In the 1970s, he became interested in different health problems. Mary Lasker, Michael DeBakey and Gorman formed the Citizens for the Treatment of High Blood Pressure in 1973. Like the National Committee Against Mental Illness, this group focused on lobbying Congress and educating the public. Gorman also helped lead publicity groups focusing on alcoholism and the dangers of high cholesterol. In the 1980s, he became the executive director of the National Initiative for Glaucoma Control (funded by Mary Lasker and the pharmaceutical company Merck, Sharp & Dohme). Gorman remained active on all these fronts until his death in 1989.

Collection Summary

The bulk of the collection consists of speeches, publications, notes, minutes and memoranda. Most of the material reflects Gorman's career after he became involved in publicity and lobbying in the 1950s. With the notable exception of the material concerning his best-selling 1956 book Every Other Bed (located in the Publications series), there is little from Gorman's career as a reporter.

Gorman's work for mental health is reflected in the collection's showpiece, an extensive array of speeches and testimony by Gorman, most of it dating from the mid-1950s to the early 1970s. The file also contains speeches Gorman wrote for other people, such as Presidents Harry S. Truman, John F. Kennedy, Lyndon B. Johnson, Senator Lister Hill and Dr. Michael DeBakey.

Also of note are files Gorman accumulated in the 1970s and 1980s as executive director of Citizens for the Treatment of High Blood Pressure (most of them relating to the organization's participation in the National Institutes of Health's National High Blood Pressure Education Program), in the 1980s as executive director of the National Initiative for Glaucoma Control and in 1967 as a delegate to the first U.S. Mental Health Mission to the Soviet Union (located in the Subject series).

The Gorman Papers also contain a good collection of photographs, both of Gorman and of other major political figures of the late twentieth century (prominent are Lister Hill and Mary Lasker). Overall, the papers contain little correspondence, though some with Senator Lister Hill and Mary Lasker can be found throughout the collection. The Gorman Papers will be of interest to those researching the politics of health in the United States in the mid to late twentieth century.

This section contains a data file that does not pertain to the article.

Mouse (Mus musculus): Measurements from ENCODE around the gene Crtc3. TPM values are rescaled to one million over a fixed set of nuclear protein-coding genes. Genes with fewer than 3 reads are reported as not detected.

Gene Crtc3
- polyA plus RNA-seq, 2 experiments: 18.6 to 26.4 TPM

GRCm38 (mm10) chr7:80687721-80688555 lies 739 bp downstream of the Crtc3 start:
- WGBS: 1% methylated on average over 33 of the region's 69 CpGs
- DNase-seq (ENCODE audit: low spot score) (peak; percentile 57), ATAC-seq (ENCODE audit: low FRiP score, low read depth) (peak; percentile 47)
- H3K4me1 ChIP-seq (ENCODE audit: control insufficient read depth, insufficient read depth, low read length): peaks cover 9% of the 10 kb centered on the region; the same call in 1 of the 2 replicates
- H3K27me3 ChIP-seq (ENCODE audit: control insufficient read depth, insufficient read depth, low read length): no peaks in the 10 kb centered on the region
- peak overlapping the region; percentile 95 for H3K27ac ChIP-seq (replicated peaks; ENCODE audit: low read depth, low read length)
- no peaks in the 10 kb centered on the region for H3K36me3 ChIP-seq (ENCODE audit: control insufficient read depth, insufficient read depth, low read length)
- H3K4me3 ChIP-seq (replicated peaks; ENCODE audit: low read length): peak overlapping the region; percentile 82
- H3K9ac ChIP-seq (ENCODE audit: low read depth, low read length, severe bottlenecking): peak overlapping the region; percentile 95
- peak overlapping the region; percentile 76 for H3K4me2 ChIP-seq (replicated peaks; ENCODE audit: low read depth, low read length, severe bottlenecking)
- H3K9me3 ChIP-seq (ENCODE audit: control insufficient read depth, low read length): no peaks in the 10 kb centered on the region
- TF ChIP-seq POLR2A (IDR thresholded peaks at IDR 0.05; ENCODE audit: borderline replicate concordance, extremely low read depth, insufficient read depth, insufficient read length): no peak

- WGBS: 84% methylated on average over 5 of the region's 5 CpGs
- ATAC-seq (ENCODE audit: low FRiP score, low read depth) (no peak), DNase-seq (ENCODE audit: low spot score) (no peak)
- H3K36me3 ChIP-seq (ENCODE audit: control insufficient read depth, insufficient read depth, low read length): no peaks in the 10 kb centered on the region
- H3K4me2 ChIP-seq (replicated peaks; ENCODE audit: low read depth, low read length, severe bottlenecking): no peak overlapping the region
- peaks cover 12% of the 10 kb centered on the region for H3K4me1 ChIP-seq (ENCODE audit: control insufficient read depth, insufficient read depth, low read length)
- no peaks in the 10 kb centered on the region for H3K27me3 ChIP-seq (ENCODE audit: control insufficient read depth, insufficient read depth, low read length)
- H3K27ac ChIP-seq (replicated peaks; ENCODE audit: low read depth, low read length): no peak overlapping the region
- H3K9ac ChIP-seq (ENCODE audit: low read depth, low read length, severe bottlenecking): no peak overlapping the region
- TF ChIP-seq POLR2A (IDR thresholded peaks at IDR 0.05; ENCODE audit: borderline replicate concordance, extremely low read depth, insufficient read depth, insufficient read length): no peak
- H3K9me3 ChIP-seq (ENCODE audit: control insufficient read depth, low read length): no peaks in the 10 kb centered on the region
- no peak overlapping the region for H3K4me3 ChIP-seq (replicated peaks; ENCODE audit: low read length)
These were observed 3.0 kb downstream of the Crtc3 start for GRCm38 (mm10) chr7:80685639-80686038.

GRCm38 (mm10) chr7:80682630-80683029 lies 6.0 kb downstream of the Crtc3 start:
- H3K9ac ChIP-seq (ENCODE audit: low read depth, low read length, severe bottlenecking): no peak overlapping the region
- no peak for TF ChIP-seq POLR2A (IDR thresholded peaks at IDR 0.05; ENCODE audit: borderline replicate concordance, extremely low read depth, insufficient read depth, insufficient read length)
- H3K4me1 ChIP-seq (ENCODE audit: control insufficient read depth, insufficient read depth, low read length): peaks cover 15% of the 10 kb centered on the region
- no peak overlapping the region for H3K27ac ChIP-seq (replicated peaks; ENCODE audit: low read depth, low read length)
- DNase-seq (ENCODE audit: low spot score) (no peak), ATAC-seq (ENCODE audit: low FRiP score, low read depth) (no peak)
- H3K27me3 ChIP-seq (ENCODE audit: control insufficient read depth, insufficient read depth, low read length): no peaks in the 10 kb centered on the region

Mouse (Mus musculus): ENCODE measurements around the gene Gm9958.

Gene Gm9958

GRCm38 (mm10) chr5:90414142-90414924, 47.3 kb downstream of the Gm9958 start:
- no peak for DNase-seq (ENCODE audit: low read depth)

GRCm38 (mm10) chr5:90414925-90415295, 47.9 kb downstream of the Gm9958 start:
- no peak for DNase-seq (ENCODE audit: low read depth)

Two artifacts found in the collection have been pulled and cataloged separately. They are a pen used by President John F. Kennedy to sign the Mental Retardation Facilities and Community Mental Health Construction Act of 1963 and a pen used by President Lyndon B. Johnson to sign the Community Mental Health Center Staffing Act of 1965.

Provenance

Gift of Mike and Breon Gorman (son and daughter), 1989. Accession #563.

General

Processed by
Francesca Morgan under the direction of Peter Hirtle, Curator of Modern Manuscripts.
Processing completed
May 15, 1991
Encoded by
Dan Jenkins

Language of Materials

Collection materials primarily in English

Title
Finding Aid to the Mike Gorman Papers, 1946-1989
Status
Unverified Partial Draft
Author
Archives and Modern Manuscripts Program, History of Medicine Division
Date
May 15, 1991; 2000
Language of description
English
Script of description
Code for undetermined script
Language of description note
Finding aid is written in English
Edition statement
Version 1.0

Collecting Area Details

Part of the Archives and Modern Manuscripts Collection Collecting Area

Contact:
8600 Rockville Pike
Bldg 38/1E-21, MSC 3819
Bethesda MD 20894 US
(301) 402-8878